In addition, the flushing controller may cause the driver to carry out the flushing operations so that the flushing operations for each two of the pressure chambers are not carried out simultaneously. Alternatively, the flushing operation controller may cause the driver to carry out the flushing operations so that the flushing operations for each two of the adjacent pressure chambers are carried out partly simultaneously.

The pressure chambers may be classified into at least two classes (or groups) according to respective distances of the pressure chambers from the ink way in such a manner that if the distance of a pressure chamber of a first class from the ink way is less than the distance of a pressure chamber of a second class from the ink way, a distance of any pressure chamber of the first class is less than a distance of any pressure chamber of the second class from the ink way. In this case, the flushing controller may cause the driver to carry out the flushing operations so that flushing operations for all pressure chambers of each class have delayed starts for the same predetermined time. The predetermined time for each class may depend on respective distances of the pressure chambers of each class from the ink way.

In that case, since the flushing operations for all pressure chambers of each class have delayed starts for the same predetermined time, the flushing operations may be easily controlled and completed in a shorter period.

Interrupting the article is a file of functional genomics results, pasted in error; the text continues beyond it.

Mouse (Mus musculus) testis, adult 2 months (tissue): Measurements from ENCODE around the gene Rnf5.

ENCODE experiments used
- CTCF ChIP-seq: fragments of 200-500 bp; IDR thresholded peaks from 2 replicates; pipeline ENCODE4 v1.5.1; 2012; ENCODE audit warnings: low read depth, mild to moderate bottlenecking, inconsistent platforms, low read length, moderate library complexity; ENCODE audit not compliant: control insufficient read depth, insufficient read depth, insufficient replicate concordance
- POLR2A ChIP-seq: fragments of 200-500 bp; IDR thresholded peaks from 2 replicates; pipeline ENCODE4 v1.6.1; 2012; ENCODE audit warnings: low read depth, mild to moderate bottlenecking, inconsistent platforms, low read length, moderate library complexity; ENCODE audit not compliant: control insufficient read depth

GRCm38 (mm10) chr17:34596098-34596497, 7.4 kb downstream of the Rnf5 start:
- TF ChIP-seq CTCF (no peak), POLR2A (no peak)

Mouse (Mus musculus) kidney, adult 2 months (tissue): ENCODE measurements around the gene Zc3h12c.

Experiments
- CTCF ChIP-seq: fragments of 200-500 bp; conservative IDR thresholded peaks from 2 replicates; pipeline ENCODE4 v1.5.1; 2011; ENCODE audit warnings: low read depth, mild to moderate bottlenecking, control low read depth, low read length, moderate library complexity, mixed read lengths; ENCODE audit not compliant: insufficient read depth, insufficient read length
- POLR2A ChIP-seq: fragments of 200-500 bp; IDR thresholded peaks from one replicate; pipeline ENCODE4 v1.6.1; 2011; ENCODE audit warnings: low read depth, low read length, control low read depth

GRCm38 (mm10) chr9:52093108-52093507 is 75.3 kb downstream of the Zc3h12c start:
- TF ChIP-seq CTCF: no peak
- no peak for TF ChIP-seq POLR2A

The driver may have a plurality of piezoelectric members or a plurality of heating members mounted on the respective pressure chambers to change the pressures in the respective pressure chambers.

Another ink-jet recording apparatus includes a recording head having: a plurality of nozzles, a plurality of pressure chambers connected to the plurality of nozzles respectively, an ink saving chamber connected to the plurality of the pressure chambers for supplying ink into the pressure chambers and for temporarily saving the ink, and an ink way connected to the ink saving chamber for supplying the ink into the ink saving chamber. The ink-jet recording apparatus also includes a driver for causing respective pressures in the pressure chambers to change in such a manner that the ink is jetted from the nozzles to carry out flushing operations of the nozzles, and a flushing controller for causing the driver to carry out the flushing operations so that a volume of the ink jetted in a flushing operation for a pressure chamber arranged relatively further from the ink way is greater than a volume of the ink jetted in a flushing operation for another pressure chamber arranged relatively closer to the ink way.

According to the above feature, the volume of the ink jetted in the flushing operation for the pressure chamber arranged relatively further from the ink way (ink supplying hole) is greater. Thus, new ink is easily (smoothly) and sufficiently supplied into the pressure chamber arranged relatively further from the ink way in the flushing operation. This reduces the difference in viscosity of the ink in different portions of the ink saving chamber. Therefore, in the flushing operations, sufficient volumes of ink may be respectively jetted from the nozzles communicating with the pressure chambers, even if the pressure chambers are arranged far from the ink way. That is, the ability of the nozzles to jet ink can be recovered sufficiently to prevent the quality of printing from deteriorating.

In addition, the flushing area may be enlarged, the volume of ink necessary to recover the ability of the nozzles to jet ink may be reduced, the volume of ink capable of being used for the printing operation may be increased, and the total volume of the waste ink may be reduced.